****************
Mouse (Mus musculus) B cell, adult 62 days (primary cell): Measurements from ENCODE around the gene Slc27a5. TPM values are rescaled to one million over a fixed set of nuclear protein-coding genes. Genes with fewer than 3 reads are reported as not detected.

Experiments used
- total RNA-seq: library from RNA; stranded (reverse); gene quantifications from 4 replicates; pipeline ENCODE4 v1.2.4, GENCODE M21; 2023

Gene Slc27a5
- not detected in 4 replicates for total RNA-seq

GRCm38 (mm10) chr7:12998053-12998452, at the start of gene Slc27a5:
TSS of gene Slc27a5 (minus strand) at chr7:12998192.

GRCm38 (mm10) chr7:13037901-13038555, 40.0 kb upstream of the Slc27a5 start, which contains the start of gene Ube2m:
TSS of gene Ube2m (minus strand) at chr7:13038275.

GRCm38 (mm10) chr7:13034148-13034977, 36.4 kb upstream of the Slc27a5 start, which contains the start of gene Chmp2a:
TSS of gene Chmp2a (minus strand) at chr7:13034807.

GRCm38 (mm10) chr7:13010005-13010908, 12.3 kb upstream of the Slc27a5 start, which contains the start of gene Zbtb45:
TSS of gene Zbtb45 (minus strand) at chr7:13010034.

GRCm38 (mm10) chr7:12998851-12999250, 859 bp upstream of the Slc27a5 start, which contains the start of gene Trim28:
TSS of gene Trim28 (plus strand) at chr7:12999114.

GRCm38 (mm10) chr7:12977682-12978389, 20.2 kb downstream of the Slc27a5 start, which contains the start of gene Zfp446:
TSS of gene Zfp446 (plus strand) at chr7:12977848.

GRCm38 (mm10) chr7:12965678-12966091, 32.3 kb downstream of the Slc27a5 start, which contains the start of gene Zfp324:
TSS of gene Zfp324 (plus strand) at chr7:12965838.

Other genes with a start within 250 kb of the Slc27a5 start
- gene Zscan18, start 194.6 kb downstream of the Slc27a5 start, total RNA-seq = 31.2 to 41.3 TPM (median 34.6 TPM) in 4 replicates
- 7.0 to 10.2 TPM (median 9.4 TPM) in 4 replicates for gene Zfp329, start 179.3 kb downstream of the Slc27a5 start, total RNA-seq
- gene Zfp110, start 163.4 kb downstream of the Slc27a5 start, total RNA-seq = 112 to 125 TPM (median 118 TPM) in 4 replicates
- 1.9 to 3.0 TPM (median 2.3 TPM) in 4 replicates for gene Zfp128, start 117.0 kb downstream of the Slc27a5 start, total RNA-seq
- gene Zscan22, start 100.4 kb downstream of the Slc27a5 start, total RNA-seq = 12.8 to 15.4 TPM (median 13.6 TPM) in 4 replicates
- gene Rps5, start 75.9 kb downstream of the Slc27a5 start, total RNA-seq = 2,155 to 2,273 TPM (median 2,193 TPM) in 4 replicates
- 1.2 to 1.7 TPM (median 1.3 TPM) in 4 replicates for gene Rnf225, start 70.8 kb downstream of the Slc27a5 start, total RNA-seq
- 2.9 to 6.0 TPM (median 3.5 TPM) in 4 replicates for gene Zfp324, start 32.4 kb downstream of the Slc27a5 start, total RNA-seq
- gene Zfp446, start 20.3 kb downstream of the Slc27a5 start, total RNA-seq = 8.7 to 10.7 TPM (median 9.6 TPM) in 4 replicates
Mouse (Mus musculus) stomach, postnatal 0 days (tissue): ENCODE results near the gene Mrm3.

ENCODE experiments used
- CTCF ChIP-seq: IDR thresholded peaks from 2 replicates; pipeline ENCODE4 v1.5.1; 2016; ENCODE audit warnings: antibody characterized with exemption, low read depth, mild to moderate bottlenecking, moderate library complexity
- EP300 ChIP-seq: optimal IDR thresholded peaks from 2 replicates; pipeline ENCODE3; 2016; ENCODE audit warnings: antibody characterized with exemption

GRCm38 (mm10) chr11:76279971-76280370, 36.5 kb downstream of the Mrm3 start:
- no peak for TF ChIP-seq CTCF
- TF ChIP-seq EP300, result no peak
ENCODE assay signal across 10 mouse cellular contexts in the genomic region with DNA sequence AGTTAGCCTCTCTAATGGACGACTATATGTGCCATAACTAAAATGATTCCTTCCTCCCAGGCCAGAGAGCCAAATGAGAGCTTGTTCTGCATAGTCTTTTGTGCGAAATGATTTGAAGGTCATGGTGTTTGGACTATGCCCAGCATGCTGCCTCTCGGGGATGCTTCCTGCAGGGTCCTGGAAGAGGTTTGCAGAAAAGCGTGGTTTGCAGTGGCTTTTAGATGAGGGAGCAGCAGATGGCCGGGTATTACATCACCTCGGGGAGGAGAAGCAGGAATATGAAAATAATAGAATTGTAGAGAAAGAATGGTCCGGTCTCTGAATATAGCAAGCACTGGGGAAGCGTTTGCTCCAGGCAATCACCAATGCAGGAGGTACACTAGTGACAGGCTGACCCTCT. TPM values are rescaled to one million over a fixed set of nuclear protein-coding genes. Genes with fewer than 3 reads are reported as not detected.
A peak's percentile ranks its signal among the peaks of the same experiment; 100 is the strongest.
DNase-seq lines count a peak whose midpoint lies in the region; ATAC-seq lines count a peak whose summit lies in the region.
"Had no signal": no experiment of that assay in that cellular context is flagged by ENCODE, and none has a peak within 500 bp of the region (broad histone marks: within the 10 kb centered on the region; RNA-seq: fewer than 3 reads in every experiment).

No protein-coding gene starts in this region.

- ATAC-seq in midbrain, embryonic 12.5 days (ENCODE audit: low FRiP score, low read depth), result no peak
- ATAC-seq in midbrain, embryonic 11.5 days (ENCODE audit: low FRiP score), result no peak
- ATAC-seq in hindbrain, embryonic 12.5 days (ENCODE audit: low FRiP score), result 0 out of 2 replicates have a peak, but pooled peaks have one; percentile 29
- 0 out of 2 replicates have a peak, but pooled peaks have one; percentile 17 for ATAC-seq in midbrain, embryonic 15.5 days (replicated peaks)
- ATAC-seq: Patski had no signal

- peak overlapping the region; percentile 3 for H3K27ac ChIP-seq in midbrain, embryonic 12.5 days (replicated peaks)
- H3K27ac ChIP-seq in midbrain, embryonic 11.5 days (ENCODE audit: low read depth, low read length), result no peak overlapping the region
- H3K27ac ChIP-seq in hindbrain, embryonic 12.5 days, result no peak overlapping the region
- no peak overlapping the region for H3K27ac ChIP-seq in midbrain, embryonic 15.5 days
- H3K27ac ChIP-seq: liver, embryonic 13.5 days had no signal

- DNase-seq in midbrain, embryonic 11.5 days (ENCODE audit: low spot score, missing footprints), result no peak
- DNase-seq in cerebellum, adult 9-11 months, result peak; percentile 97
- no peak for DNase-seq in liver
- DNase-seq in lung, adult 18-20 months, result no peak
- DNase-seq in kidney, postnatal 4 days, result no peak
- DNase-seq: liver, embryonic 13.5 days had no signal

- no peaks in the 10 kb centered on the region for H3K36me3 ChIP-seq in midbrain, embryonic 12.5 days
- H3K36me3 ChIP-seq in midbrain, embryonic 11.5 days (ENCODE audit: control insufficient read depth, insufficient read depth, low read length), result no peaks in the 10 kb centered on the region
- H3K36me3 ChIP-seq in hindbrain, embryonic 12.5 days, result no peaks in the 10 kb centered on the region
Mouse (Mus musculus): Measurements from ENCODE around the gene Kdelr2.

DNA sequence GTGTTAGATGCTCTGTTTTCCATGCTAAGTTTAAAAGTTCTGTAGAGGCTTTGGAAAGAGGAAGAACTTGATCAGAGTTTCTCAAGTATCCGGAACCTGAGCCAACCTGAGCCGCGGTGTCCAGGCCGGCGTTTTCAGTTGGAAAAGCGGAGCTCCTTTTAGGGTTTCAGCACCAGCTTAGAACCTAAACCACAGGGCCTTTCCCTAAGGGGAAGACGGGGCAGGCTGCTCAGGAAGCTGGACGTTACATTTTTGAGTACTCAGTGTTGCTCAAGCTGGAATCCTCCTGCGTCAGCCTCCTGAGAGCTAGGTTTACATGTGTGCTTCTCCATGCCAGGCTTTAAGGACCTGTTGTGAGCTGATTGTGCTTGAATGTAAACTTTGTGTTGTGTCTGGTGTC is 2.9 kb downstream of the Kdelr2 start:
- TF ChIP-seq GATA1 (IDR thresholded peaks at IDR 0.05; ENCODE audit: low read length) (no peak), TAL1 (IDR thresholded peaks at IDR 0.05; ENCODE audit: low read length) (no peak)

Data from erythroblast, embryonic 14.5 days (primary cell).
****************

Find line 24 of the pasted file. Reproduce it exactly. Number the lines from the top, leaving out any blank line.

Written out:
- 1.9 to 3.0 TPM (median 2.3 TPM) in 4 replicates for gene Zfp128, start 117.0 kb downstream of the Slc27a5 start, total RNA-seq